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United States Department of Agriculture

Agricultural Research Service

Title: Invasive Dynamics and Genotypic Diversity of Cogongrass (Imperata Cylindrica) at the Point of Initial Introduction in the Southeastern United States

Authors
item Capo-Chichi, L.J.A - AUBURN UNIVERSITY
item Faircloth, Wilson
item Williamson, A - AUBURN UNIVERSITY
item Patterson, M - AUBURN UNIVERSITY
item Van Santen, E - AUBURN UNIVERSITY

Submitted to: Invasive Plant Science and Management
Publication Type: Peer Reviewed Journal
Publication Acceptance Date: November 21, 2007
Publication Date: April 1, 2008
Citation: Capo-Chichi, L., Faircloth, W.H., Williamson, A.G., Patterson, M.G., Van Santen, E. 2008. INVASIVE DYNAMICS AND GENOTYPIC DIVERSITY OF COGONGRASS (IMPERATA CYLINDRICA) AT THE POINT OF INITIAL INTRODUCTION IN THE SOUTHEASTERN UNITED STATES. Journal of Invasive Plant Science and Management. v1, Issue 2, p 133-141.

Interpretive Summary: Cogongrass [Imperata cylindrica (L.) Beauv.] is a non-native, invasive grass that is displacing native plant populations and causing much economic loss to forest-based ecosystems in the southeastern United States. Nine populations of cogongrass were included in a study of genetic diversity and spread dynamics at the point of initial introduction and its adjacent areas in the southern United Sates. AFLP and PCR analysis was conducted on single plant clones taken systematically from each population. Principal component analysis as well as cluster analysis separated overall clones into three main clusters. The initial population formed a separate subcluster. Gene flow (Nm), inferred from '-statistics, describing the genetic differentiation between pairs of populations ranged from 0.60 to 5.55. The rates of gene flow could offset population differentiation (Nm > 1), whereas for others random genetic drift could result in population divergence (Nm < 1). The lack of significant relationship between gene flow and geographic distance as well as genetic and geographic distances suggest that the invasion dynamics of I. cylindrica into the southern United States is primarily through human activity.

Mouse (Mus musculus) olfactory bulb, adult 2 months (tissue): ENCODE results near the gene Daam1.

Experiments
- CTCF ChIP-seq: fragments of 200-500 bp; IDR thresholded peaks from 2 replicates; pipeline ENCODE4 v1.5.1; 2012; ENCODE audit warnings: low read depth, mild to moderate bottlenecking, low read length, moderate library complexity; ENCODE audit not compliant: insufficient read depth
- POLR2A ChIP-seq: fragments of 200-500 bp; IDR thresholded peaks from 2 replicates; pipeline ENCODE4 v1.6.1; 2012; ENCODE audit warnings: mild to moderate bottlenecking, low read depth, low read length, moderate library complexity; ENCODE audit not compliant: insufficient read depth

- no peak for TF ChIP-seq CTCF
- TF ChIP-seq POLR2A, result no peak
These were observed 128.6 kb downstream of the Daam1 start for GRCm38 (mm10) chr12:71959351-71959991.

Technical Abstract: Nine populations of cogongrass [Imperata cylindrica (L.) Beauv.] were included in a study of genotypic diversity and spread dynamics at the point of initial introduction and its adjacent areas in the southern United Sates. Clones evaluated with two primer pairs yielded a total of 137 AFLP loci of which 102 (74.4%) were polymorphic. Within population variance accounted for 56% of the total variation and among population variance 44% (P < 0.05). Total gene diversity (HT) across all populations was estimated to be 0.18 and within population gene diversity ranged from 0.07 to 0.16 with the initial population catching the lowest value. This indicates high multilocus heterozygote deficits. No private alleles were found among the nine populations. Allelic differentiation was not correlated to geographic distance. Principal component analysis as well as cluster analysis separated overall clones into three mains clusters. The initial population formed a separate subcluster. Gene flow (Nm), inferred from '-statistics, describing the genetic differentiation between pairs of populations ranged from 0.60 to 5.55. The rates of gene flow could offset population differentiation (Nm > 1), whereas for others random genetic drift could result in population divergence (Nm < 1). The lack of significant relationship between gene flow and geographic distance as well as genetic and geographic distances suggest that the invasion dynamics of I. cylindrica into the southern United States is primarily through humans.

Last Modified: 9/20/2014
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